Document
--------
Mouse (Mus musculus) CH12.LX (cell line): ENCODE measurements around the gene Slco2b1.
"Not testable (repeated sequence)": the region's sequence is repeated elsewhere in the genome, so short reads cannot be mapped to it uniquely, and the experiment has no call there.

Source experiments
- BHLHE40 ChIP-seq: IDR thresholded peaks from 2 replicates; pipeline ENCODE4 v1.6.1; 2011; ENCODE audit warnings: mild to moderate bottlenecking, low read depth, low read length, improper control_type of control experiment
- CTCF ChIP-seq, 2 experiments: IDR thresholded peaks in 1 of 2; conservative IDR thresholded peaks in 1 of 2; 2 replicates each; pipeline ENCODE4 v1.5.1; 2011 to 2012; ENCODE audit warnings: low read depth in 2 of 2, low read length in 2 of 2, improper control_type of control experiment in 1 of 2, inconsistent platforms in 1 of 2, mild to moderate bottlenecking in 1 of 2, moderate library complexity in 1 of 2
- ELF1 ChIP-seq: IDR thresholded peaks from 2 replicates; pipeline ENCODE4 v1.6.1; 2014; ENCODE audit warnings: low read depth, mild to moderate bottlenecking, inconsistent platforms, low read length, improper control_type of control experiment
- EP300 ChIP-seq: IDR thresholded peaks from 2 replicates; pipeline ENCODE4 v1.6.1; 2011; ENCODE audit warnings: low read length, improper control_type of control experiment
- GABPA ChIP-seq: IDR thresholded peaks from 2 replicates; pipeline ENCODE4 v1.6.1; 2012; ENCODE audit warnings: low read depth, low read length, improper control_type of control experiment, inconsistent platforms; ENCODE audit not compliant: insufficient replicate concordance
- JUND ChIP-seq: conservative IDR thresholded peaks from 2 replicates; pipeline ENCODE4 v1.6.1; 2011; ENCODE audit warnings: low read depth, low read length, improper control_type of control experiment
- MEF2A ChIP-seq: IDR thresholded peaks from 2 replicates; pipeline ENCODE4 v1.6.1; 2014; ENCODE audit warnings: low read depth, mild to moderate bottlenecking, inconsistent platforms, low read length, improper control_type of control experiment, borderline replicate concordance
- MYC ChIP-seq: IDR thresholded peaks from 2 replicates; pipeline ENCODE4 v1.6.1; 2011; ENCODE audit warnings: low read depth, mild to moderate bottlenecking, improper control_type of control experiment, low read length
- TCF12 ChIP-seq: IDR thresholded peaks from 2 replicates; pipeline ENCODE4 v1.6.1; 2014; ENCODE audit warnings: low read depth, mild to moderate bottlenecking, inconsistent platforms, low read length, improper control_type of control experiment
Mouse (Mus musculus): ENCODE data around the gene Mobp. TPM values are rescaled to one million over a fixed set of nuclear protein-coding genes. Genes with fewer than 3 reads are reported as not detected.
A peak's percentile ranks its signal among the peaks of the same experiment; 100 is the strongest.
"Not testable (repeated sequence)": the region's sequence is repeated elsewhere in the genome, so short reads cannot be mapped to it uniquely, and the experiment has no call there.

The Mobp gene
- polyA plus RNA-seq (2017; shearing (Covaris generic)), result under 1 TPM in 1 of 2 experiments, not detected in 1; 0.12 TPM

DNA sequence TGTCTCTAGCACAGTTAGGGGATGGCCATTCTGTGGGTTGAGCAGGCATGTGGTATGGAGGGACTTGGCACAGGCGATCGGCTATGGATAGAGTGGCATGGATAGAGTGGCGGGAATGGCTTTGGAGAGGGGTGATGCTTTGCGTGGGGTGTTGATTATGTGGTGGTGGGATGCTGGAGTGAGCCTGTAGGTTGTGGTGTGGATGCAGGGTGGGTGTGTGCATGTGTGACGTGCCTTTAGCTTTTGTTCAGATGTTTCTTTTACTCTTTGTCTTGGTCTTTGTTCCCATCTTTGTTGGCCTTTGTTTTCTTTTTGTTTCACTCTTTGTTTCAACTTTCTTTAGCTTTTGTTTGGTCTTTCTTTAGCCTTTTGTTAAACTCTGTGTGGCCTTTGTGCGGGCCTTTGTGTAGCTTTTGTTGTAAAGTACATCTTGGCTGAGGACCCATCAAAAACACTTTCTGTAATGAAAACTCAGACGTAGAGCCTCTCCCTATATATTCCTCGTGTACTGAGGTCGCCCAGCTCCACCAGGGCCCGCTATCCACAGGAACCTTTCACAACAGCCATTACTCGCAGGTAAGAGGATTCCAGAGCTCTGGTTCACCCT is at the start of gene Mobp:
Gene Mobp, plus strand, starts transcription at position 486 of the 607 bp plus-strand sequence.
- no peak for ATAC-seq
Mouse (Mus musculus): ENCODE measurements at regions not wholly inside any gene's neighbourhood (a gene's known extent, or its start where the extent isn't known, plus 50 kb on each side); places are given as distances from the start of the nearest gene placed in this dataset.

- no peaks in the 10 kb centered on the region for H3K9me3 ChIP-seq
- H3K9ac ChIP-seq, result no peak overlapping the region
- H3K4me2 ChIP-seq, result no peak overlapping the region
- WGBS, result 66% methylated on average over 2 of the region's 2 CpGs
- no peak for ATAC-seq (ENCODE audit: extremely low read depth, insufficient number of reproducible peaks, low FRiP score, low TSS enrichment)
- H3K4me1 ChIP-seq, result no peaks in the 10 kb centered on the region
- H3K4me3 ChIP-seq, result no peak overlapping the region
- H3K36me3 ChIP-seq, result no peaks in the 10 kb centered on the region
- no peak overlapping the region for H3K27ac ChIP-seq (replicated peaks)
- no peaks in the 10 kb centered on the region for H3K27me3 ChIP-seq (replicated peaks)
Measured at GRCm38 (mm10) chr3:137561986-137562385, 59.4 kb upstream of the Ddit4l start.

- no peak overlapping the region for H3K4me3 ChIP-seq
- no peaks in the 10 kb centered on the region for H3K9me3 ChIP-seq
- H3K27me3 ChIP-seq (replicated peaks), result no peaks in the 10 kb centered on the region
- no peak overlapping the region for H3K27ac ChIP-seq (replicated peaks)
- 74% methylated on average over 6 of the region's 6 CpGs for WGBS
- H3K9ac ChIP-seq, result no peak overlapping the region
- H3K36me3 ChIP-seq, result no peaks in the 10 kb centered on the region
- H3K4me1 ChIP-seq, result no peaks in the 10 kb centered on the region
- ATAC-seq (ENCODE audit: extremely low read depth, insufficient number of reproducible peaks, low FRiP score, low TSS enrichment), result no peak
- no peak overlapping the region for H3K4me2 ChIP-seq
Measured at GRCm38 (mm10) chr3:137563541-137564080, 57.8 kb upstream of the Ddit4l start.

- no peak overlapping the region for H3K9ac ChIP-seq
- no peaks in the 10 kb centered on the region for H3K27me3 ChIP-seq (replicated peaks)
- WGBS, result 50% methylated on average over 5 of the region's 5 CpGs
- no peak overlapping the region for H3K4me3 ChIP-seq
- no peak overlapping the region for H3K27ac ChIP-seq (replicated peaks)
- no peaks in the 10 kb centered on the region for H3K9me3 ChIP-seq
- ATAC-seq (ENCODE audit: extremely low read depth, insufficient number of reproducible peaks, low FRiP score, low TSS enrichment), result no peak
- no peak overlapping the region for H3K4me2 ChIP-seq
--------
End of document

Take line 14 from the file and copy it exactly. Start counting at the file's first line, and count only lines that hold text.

A peak's percentile ranks its signal among the peaks of the same experiment; 100 is the strongest.